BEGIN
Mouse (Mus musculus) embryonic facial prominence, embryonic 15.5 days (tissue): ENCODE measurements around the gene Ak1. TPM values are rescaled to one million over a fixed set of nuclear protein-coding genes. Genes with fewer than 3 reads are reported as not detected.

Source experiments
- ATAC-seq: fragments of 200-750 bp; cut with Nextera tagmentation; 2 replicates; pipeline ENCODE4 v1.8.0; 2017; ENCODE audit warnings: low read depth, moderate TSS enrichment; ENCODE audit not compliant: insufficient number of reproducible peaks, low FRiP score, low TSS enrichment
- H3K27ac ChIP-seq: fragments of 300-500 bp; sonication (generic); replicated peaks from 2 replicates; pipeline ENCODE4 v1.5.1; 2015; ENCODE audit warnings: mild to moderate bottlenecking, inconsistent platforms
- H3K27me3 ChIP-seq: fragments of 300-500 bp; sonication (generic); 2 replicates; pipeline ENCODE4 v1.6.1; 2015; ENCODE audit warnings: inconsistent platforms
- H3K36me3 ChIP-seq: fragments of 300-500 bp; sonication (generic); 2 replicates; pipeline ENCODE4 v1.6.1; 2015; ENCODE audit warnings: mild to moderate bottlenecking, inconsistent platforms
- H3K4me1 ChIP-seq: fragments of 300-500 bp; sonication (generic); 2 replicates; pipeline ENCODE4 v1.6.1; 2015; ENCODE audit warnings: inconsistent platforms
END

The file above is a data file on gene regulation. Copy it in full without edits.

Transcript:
Mouse (Mus musculus) embryonic facial prominence, embryonic 15.5 days (tissue): ENCODE measurements around the gene Ak1. TPM values are rescaled to one million over a fixed set of nuclear protein-coding genes. Genes with fewer than 3 reads are reported as not detected.

Source experiments
- ATAC-seq: fragments of 200-750 bp; cut with Nextera tagmentation; 2 replicates; pipeline ENCODE4 v1.8.0; 2017; ENCODE audit warnings: low read depth, moderate TSS enrichment; ENCODE audit not compliant: insufficient number of reproducible peaks, low FRiP score, low TSS enrichment
- H3K27ac ChIP-seq: fragments of 300-500 bp; sonication (generic); replicated peaks from 2 replicates; pipeline ENCODE4 v1.5.1; 2015; ENCODE audit warnings: mild to moderate bottlenecking, inconsistent platforms
- H3K27me3 ChIP-seq: fragments of 300-500 bp; sonication (generic); 2 replicates; pipeline ENCODE4 v1.6.1; 2015; ENCODE audit warnings: inconsistent platforms
- H3K36me3 ChIP-seq: fragments of 300-500 bp; sonication (generic); 2 replicates; pipeline ENCODE4 v1.6.1; 2015; ENCODE audit warnings: mild to moderate bottlenecking, inconsistent platforms
- H3K4me1 ChIP-seq: fragments of 300-500 bp; sonication (generic); 2 replicates; pipeline ENCODE4 v1.6.1; 2015; ENCODE audit warnings: inconsistent platforms